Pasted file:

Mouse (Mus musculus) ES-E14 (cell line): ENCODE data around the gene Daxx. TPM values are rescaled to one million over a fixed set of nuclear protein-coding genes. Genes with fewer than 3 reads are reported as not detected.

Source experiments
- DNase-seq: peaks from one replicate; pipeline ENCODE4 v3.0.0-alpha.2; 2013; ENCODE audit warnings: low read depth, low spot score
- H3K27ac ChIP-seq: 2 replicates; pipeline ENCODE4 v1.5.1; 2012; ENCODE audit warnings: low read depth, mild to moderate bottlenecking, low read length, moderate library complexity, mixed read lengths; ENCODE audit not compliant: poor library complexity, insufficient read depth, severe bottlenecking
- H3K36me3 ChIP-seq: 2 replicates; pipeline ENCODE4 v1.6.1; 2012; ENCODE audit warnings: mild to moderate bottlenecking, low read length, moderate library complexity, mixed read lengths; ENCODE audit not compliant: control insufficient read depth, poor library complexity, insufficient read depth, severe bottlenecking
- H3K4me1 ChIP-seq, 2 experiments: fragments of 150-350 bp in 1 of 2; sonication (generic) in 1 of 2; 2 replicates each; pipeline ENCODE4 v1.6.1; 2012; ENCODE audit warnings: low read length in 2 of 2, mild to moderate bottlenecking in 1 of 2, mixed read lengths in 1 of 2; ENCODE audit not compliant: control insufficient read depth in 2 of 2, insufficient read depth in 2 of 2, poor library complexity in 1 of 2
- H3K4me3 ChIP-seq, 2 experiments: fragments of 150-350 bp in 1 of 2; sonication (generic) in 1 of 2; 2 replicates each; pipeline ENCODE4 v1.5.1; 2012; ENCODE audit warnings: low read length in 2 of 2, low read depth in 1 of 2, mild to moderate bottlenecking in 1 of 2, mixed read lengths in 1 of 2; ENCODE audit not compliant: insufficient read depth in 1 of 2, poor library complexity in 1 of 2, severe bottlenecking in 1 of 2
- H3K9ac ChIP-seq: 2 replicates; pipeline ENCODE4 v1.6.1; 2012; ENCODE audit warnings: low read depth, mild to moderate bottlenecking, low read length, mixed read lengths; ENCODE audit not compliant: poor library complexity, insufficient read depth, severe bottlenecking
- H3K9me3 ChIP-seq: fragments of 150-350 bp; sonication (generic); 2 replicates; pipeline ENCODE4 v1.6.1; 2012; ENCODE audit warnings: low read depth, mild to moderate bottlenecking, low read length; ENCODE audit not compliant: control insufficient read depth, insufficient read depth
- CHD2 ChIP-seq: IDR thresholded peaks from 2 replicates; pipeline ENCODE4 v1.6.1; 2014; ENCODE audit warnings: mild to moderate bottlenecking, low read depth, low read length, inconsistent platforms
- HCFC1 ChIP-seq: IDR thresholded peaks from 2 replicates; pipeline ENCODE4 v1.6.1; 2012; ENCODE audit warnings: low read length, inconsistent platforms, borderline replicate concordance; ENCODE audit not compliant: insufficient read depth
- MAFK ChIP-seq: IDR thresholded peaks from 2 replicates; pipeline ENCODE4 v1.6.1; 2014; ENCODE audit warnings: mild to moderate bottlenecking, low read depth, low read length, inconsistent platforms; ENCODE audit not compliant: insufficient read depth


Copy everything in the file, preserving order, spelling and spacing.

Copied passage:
Mouse (Mus musculus) ES-E14 (cell line): ENCODE data around the gene Daxx. TPM values are rescaled to one million over a fixed set of nuclear protein-coding genes. Genes with fewer than 3 reads are reported as not detected.

Source experiments
- DNase-seq: peaks from one replicate; pipeline ENCODE4 v3.0.0-alpha.2; 2013; ENCODE audit warnings: low read depth, low spot score
- H3K27ac ChIP-seq: 2 replicates; pipeline ENCODE4 v1.5.1; 2012; ENCODE audit warnings: low read depth, mild to moderate bottlenecking, low read length, moderate library complexity, mixed read lengths; ENCODE audit not compliant: poor library complexity, insufficient read depth, severe bottlenecking
- H3K36me3 ChIP-seq: 2 replicates; pipeline ENCODE4 v1.6.1; 2012; ENCODE audit warnings: mild to moderate bottlenecking, low read length, moderate library complexity, mixed read lengths; ENCODE audit not compliant: control insufficient read depth, poor library complexity, insufficient read depth, severe bottlenecking
- H3K4me1 ChIP-seq, 2 experiments: fragments of 150-350 bp in 1 of 2; sonication (generic) in 1 of 2; 2 replicates each; pipeline ENCODE4 v1.6.1; 2012; ENCODE audit warnings: low read length in 2 of 2, mild to moderate bottlenecking in 1 of 2, mixed read lengths in 1 of 2; ENCODE audit not compliant: control insufficient read depth in 2 of 2, insufficient read depth in 2 of 2, poor library complexity in 1 of 2
- H3K4me3 ChIP-seq, 2 experiments: fragments of 150-350 bp in 1 of 2; sonication (generic) in 1 of 2; 2 replicates each; pipeline ENCODE4 v1.5.1; 2012; ENCODE audit warnings: low read length in 2 of 2, low read depth in 1 of 2, mild to moderate bottlenecking in 1 of 2, mixed read lengths in 1 of 2; ENCODE audit not compliant: insufficient read depth in 1 of 2, poor library complexity in 1 of 2, severe bottlenecking in 1 of 2
- H3K9ac ChIP-seq: 2 replicates; pipeline ENCODE4 v1.6.1; 2012; ENCODE audit warnings: low read depth, mild to moderate bottlenecking, low read length, mixed read lengths; ENCODE audit not compliant: poor library complexity, insufficient read depth, severe bottlenecking
- H3K9me3 ChIP-seq: fragments of 150-350 bp; sonication (generic); 2 replicates; pipeline ENCODE4 v1.6.1; 2012; ENCODE audit warnings: low read depth, mild to moderate bottlenecking, low read length; ENCODE audit not compliant: control insufficient read depth, insufficient read depth
- CHD2 ChIP-seq: IDR thresholded peaks from 2 replicates; pipeline ENCODE4 v1.6.1; 2014; ENCODE audit warnings: mild to moderate bottlenecking, low read depth, low read length, inconsistent platforms
- HCFC1 ChIP-seq: IDR thresholded peaks from 2 replicates; pipeline ENCODE4 v1.6.1; 2012; ENCODE audit warnings: low read length, inconsistent platforms, borderline replicate concordance; ENCODE audit not compliant: insufficient read depth
- MAFK ChIP-seq: IDR thresholded peaks from 2 replicates; pipeline ENCODE4 v1.6.1; 2014; ENCODE audit warnings: mild to moderate bottlenecking, low read depth, low read length, inconsistent platforms; ENCODE audit not compliant: insufficient read depth